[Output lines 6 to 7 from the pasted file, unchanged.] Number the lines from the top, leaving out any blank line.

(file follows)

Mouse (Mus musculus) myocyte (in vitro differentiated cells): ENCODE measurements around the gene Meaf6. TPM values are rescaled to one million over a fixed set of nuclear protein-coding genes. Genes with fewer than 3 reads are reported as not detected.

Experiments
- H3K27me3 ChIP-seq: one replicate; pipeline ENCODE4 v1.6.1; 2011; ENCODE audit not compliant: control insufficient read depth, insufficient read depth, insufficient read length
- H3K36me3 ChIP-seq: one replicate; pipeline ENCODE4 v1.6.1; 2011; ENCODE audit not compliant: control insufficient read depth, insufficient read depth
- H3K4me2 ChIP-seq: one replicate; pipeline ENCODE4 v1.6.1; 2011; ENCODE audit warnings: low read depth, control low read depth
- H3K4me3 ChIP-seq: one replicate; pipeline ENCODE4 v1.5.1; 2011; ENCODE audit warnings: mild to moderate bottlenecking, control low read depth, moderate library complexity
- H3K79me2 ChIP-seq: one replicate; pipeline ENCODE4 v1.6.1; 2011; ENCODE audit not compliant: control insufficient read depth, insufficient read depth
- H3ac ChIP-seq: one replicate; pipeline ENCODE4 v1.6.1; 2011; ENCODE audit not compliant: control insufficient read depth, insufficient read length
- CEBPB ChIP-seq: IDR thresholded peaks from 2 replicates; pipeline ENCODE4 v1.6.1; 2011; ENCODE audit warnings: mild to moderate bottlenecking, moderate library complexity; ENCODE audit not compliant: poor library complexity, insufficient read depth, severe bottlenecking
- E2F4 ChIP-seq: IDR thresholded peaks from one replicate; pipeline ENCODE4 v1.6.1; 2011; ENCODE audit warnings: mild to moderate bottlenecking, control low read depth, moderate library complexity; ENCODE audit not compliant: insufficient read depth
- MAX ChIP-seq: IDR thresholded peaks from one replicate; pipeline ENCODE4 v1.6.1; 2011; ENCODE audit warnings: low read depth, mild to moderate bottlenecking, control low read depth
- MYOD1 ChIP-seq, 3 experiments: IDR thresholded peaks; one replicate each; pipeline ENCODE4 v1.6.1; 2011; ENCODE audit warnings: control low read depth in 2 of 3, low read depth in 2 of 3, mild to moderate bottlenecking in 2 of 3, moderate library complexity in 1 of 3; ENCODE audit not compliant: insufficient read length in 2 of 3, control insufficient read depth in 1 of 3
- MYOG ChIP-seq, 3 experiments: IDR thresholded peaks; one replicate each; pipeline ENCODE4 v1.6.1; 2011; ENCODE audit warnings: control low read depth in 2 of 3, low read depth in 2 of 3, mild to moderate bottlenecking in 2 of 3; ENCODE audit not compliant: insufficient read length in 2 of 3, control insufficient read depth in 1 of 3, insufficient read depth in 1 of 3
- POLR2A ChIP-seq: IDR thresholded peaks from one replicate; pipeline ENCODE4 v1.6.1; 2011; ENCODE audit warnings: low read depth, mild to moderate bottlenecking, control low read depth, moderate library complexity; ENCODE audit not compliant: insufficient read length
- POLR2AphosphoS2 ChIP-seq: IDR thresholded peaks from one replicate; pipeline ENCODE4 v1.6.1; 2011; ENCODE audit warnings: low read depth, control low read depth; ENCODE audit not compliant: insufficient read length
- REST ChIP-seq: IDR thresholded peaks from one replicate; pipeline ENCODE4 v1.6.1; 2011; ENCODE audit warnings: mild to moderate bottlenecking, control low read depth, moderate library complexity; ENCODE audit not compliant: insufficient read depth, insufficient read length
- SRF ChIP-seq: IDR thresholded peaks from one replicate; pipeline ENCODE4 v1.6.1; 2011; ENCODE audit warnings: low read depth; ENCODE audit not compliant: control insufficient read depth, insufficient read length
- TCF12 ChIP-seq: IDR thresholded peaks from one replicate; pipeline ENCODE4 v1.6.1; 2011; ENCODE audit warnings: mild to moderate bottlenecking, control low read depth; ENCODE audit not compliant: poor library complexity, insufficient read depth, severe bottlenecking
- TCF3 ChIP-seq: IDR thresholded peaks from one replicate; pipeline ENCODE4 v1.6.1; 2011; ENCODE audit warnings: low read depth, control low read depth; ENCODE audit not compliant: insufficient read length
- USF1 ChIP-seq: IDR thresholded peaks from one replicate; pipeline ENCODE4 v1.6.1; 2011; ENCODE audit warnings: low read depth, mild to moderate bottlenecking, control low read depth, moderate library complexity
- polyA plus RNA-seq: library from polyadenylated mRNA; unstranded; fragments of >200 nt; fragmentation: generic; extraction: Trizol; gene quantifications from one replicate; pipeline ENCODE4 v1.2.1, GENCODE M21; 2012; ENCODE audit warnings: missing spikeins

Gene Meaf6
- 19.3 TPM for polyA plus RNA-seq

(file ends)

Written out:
- H3K4me3 ChIP-seq: one replicate; pipeline ENCODE4 v1.5.1; 2011; ENCODE audit warnings: mild to moderate bottlenecking, control low read depth, moderate library complexity
- H3K79me2 ChIP-seq: one replicate; pipeline ENCODE4 v1.6.1; 2011; ENCODE audit not compliant: control insufficient read depth, insufficient read depth